Abdominal Obesity Preventable With Healthy Childhood Lifestyle Choices

abdominal obesity

Abdominal obesity statistics show that the number of children and teenagers struggling with excessive bodyweight is on the rise, according to the August 2014 issue of the Childhood Obesity journal. The prevalence of serious weight concerns at younger ages gives parents and teachers motivation to pay attention to the research showing that instilling an habitual mindset of healthy lifestyle choices from childhood can prevent the onset of many serious health consequences. This epidemic of childhood obesity is a major health concern, according to the Centers for Disease Control and Prevention (CDC) because it can lead to diabetes mellitus type 2, cancer and heart disease.

The CDC and other health organizations are banding together during the month of September to raise awareness of the problem of childhood obesity. Their aim is to educate parents and schools on effective ways to prevent and address the health risk caused by surplus adipose fat in children. The myriad of preventable health issues associated with childhood abdominal obesity can lead to an ongoing decrease in quality of life as the child moves toward adulthood carrying a habit of unhealthy lifestyle choices. The CDC recommends that parents, teachers and caregivers begin instilling a mindset of healthy living through diet and exercise from an early age to prevent health complications later on.

The study, entitled Pediatric Severe Obesity: Time to Establish Serious Treatments for a Serious Disease, reports that 6 percent of children and teenagers in the U.S. are struggling with severe obesity and the situation is only intensifying over time. Severe obesity in childhood shows a marked increase in the risk of high blood pressure, triglycerides, inflammation, lower HDL cholesterol (the good cholesterol), glucose tolerance, diabetes, sleep apnea, nonalcoholic fatty liver disease and musculoskeletal complications.

Healthier Kids, Brighter Futures states that the rate of childhood obesity has quadrupled in children ages six to 11 in the past 40 years, affecting over 23 million children and adolescents. The CDC asserts that this puts about one in five U.S. children at risk for type 2 diabetes, heart disease, stroke and high blood pressure. In addition, children who struggle with their weight are often the targets of stigma and bullying, which leave emotional and mental scars.

Sedentary family or personal habits, such as TV watching, video and computer games, are major influences in the increasing occurrence of obesity in children and teenagers. Further complicating factors include a lack of structure around bedtime causing sleep deprivation, inadequate access to places for physical exercise, dependence on calorie-laden snacks and economic issues that limit access to healthy foods. Struggles with obesity that start in childhood are more likely to continue into adulthood. The early onset wears on the body long-term making it more likely that the child will experience complications at an earlier age.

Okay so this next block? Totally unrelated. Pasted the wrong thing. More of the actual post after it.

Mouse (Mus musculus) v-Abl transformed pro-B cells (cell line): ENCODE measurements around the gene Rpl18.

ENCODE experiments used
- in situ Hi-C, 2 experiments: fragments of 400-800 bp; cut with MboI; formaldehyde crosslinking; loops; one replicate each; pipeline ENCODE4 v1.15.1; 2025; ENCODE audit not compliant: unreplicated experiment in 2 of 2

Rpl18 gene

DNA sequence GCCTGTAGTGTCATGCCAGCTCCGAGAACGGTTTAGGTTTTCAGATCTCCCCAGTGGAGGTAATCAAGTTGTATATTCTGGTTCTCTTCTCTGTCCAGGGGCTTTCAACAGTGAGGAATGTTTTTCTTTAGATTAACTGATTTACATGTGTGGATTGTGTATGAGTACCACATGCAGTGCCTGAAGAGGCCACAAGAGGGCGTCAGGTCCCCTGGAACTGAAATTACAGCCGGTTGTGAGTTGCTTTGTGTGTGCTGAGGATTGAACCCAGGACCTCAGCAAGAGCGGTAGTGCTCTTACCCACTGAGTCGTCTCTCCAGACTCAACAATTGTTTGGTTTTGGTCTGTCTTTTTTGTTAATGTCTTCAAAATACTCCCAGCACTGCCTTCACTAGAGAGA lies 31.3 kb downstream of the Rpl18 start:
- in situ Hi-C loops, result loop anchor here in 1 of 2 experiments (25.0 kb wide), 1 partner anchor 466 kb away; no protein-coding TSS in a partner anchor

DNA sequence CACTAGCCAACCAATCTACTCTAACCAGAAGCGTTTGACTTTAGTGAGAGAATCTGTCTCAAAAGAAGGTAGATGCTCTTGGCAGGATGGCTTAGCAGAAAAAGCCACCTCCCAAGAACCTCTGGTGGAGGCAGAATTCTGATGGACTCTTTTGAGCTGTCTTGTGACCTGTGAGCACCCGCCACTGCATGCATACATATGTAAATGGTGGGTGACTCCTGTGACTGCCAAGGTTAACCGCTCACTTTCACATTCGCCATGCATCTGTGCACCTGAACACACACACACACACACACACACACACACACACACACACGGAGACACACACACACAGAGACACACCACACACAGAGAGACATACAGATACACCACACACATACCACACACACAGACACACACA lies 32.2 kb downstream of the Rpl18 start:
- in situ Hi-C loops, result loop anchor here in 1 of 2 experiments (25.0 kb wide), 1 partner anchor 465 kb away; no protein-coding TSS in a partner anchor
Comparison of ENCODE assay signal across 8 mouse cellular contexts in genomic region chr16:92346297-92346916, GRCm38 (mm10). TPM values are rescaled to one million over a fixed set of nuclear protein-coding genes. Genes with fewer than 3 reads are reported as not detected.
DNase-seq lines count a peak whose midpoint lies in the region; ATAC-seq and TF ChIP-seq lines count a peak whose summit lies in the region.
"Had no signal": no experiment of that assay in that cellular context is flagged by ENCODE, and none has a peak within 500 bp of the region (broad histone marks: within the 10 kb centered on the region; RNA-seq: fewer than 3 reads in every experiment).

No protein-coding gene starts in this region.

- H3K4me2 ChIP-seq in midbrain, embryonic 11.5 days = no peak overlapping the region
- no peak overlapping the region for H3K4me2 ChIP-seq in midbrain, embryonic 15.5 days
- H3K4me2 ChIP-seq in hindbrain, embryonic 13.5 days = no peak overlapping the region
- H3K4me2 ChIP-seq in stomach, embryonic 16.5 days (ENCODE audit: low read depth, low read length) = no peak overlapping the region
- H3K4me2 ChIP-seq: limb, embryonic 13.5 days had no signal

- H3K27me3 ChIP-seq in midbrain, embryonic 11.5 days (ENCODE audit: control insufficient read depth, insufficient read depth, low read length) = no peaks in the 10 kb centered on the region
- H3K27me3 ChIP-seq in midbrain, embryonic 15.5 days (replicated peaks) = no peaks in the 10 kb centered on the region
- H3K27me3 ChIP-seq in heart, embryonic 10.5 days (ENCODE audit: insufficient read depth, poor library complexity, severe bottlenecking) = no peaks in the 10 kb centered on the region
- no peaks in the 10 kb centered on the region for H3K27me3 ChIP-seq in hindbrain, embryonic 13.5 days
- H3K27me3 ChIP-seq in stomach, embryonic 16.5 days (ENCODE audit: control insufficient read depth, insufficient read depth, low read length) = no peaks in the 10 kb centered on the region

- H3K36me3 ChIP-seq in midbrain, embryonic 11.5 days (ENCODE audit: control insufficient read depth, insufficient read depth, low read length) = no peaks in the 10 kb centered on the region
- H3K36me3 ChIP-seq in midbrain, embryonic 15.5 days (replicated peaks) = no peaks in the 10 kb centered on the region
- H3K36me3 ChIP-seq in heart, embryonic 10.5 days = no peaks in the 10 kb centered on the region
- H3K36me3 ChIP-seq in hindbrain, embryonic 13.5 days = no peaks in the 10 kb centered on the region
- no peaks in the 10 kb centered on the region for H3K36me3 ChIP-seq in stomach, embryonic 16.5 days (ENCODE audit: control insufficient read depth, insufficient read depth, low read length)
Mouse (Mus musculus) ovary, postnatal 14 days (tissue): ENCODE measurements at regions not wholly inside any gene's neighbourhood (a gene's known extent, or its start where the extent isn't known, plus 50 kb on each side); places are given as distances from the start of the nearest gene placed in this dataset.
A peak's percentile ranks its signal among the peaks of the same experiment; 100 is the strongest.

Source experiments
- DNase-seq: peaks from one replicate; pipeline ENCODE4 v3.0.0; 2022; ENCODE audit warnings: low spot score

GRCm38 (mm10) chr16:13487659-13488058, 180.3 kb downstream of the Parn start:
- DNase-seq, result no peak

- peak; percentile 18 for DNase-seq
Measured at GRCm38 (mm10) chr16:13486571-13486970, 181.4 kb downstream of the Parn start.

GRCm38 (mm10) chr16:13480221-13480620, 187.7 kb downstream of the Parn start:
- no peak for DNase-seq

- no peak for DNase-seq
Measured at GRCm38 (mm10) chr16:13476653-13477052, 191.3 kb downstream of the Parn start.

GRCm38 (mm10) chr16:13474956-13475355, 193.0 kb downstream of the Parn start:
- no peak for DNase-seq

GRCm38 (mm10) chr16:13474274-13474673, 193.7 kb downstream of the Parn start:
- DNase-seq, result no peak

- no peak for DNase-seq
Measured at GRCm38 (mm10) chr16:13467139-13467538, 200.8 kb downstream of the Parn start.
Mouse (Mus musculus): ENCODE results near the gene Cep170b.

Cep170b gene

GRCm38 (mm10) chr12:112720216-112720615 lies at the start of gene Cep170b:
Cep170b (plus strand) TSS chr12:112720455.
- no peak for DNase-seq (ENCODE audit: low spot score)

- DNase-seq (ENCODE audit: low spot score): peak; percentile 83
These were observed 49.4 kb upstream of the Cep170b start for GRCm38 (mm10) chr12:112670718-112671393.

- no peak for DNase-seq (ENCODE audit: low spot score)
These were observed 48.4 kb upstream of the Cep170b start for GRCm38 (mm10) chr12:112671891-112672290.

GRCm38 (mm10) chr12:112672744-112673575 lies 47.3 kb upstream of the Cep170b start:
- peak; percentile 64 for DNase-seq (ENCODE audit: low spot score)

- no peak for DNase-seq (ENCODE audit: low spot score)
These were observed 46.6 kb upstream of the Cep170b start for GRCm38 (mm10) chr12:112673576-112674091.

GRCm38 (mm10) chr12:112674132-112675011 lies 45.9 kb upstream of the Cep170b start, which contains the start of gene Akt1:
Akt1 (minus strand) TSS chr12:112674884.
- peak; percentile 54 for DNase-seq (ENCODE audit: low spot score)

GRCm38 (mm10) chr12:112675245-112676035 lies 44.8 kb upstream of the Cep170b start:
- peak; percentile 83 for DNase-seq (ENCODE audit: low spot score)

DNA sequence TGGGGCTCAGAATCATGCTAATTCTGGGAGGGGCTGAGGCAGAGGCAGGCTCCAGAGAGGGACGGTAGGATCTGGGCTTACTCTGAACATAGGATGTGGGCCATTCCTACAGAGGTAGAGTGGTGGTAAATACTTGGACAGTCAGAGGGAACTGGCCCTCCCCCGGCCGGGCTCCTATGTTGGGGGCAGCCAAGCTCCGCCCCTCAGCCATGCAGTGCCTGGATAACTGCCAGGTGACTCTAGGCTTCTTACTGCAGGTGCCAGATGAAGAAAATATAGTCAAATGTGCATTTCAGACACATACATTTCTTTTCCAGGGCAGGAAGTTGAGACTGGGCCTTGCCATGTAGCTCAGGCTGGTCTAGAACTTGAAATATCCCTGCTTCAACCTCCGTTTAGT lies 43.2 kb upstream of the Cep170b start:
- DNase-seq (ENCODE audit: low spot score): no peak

However, the research shows that getting into the habit of making healthy lifestyle choices from a young age has significant preventive power. It decreases the risk of excess abdominal obesity moving from a childhood issue to a chronic, debilitating condition. The earlier parents and teachers start instilling the mindset of healthy eating and regular exercise, the better chance children have of dodging the bullet of childhood obesity.

Parents can make a habit of serving food with high nutritional content and lower calories. The CDC recommends that parents model a pattern of fruits, vegetables and water for snacks instead of high calorie, sugar and fat laden foods. Caregivers and teachers can also play a role in encouraging children to eat healthy and giving them ample opportunity to establish an exercise habit.

The CDC further advocates for regular sleeping patterns and decreased screen time, whether TV, computer or video games. The longer parents, teachers and caregivers wait to begin prevention and intervention measures, the more difficult it becomes to overcome the issue without surgical measures, according to the Childhood Obesity study. Nonetheless, when home, school and childcare providers cooperate and work from the same page of prevention, there is hope for the future. By making nutritious food, drinks and exercise a normal part of every child’s routine, parents, teachers and caregivers up the odds of reversing the trend of childhood abdominal obesity and raising children who make healthy lifestyle choices as a matter of course.

by Tamara Christine Van Hooser


Centers for Disease Control and Prevention

Healthier Kids, Brighter Futures

Childhood Obesity Journal

American Diabetes Association